Plotting Histograms

Now there are a lot of points, so let's figure our what our distribution is in z:

plt.hist(z_array, 25)
# And slap a label on it
plt.xlabel(r'$z$', fontsize=20)

Plotting With Asymmetrical Error Bars

Now, let's find the "real" distance from the distance modulus. To do this we will define a function and a constant.

def distance_Mpc(m,z):
    return 0.00001 * (10**(m/5)) / (1.0 + z)
c = 299792.458    # km/s

So the distance can be found with:

d_array = distance_Mpc(mod_array,z_array)

Now we will calculate the error bars in the distance, both ways:

d_error_plus  = ( distance_Mpc((mod_array+moderr_array),z_array) - d_array )
d_error_minus = ( d_array - distance_Mpc((mod_array-moderr_array),z_array) )

And plot the graph with asymetrical horizontal error bars, and labels Notice the different color formats that can be used.

plt.errorbar(z_array, d_array, yerr=(d_error_minus,d_error_plus), fmt='s',
    capsize=5, elinewidth=1.0, color=(0.4,0.0,1.0), ecolor='aqua', barsabove=True)
plt.xlabel('z', fontsize=15, color='0.0')
plt.ylabel('Distance (Mpc)', fontsize=15, color='g')
plt.title("Union2 SN Cosmology Data", color=(0.4,0.0,1.0))

Plotting With a Second Axis

Now we will make a plot with both Mpc and Gly on the same plot.

First we read the existing plot limits into an array

axes1_range = np.array( plt.axis() ) 

We want to use the same x-axis so we use the function.

<source lang="Python">
plt.twinx()   #  This swaps the Y axis
plt.ylabel('Distance in Billions of Light Years', fontsize=15, color='purple')

Now we will make the second axes the right scale.

axes2_range = axes1_range.copy()  # Don't forget, we need to make a copy of it.
axes2_range[2:4] = 3.26*axes1_range[2:4]/1000.0  # set second y-axis to Gly  

Plotting With a Multiple Axes and Annotation

Now imagine we want to make a plot for the public, so we need to find the distance in light years. Also, we want to plot cz.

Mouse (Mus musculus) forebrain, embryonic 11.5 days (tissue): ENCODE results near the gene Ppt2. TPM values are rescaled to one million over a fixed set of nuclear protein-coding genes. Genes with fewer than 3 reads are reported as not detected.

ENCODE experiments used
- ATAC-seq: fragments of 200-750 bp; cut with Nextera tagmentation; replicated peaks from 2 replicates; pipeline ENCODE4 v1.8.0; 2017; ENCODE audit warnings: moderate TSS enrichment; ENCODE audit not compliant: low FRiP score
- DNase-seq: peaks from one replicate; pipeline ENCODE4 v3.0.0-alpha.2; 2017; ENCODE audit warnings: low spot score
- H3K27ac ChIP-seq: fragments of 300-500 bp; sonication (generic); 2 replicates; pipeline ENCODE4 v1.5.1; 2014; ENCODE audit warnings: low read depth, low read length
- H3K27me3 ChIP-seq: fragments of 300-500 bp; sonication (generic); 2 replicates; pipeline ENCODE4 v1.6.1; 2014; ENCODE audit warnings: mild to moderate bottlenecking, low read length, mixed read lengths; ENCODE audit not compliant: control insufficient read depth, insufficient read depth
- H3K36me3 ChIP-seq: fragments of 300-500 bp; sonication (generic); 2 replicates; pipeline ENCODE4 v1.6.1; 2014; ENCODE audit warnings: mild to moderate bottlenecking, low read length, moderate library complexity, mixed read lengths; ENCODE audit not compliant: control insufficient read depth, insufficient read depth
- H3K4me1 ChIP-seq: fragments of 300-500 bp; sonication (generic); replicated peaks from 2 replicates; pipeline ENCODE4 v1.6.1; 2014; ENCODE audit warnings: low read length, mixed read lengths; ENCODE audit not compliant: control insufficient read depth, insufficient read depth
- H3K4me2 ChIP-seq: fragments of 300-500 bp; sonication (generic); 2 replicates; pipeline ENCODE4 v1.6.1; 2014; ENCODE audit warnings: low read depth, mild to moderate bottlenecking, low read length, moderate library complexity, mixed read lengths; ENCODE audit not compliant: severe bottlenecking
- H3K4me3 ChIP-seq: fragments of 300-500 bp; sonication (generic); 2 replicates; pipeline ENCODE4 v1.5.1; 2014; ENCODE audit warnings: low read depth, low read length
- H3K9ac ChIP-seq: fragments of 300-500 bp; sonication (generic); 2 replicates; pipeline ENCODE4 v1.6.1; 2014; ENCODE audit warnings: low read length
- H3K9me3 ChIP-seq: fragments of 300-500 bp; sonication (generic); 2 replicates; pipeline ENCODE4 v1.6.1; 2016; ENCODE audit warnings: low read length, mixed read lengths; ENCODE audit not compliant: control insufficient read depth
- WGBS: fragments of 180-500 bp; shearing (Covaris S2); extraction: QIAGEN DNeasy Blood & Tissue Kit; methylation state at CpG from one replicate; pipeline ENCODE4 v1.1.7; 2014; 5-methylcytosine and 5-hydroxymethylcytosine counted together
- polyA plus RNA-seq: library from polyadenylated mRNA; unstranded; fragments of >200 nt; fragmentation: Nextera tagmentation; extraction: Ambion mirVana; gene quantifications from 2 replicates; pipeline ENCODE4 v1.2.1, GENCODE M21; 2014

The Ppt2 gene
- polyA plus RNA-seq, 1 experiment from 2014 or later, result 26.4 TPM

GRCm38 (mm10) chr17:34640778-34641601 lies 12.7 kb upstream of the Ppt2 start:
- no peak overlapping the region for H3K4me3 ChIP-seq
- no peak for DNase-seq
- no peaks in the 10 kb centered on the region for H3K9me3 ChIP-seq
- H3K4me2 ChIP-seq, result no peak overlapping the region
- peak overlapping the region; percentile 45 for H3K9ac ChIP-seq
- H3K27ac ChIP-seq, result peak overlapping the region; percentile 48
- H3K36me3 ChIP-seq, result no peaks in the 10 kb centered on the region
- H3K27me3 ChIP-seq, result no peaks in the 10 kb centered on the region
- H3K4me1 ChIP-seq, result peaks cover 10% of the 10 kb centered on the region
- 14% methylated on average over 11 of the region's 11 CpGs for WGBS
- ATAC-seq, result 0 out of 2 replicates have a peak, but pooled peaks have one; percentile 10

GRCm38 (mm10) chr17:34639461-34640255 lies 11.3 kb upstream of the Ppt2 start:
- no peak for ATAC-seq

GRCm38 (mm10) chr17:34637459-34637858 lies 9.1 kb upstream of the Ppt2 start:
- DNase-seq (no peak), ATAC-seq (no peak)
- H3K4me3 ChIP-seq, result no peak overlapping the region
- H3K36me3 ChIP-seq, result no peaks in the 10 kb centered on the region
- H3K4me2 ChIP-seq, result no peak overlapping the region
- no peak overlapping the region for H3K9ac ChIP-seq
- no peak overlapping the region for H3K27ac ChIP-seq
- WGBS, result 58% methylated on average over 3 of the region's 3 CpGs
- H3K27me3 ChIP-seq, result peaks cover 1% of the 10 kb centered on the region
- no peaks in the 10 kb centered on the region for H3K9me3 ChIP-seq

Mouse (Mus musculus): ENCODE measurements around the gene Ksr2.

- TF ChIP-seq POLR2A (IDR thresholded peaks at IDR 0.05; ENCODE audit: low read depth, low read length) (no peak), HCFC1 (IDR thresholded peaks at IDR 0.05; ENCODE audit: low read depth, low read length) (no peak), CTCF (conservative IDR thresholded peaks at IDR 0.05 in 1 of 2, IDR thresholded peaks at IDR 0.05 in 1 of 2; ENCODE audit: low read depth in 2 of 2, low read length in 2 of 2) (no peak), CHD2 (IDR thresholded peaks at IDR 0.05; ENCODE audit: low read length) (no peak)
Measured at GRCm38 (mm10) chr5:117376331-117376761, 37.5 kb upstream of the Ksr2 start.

plt.errorbar(3.26*d_array/1000.0, c*z_array,
    xerr=(3.26*d_error_minus/1000.0, 3.26*d_error_plus/1000.0),
    fmt='.', capsize=0, elinewidth=1.0, color=(0.4,0.0,1.0), ecolor='aqua',
    barsabove=False, zorder=2)

Now we make room for each axis

plt.subplots_adjust(right=0.875, top=0.8)

And plot the labels.

plt.ylabel('cz (km/s)', fontsize=15, color='aqua')
plt.xlabel('Distance (Billions of Light Years)', fontsize=15, color='aqua')

Now, you want to make the plot also include z and Mpc, so we need to convert our axes:

axes1_range = np.array( plt.axis() ) # get the existing axes and convert to an array
axes2_range = axes1_range.copy()  # Don't forget, we need to make a copy of it.
axes2_range[0:2] = 1000*axes1_range[0:2]/3.26  # set second x-axis to Mpc  
axes2_range[2:4] = axes1_range[2:4]/c # set second y-axis to z

Now we switch to the second axis

plt.twinx()   #  This swaps the Y axis
plt.ylabel('z', fontsize=15, color='r')  #  I am not sure why this has to be before plt.twiny()
plt.twiny()   #  This swaps the X axis 
plt.xlabel('Distance (Mpc)', fontsize=15, color='purple')
plt.title("Union2 SN Cosmology Data", color=(0.4,0.0,1.0), x=0.5, y=1.15)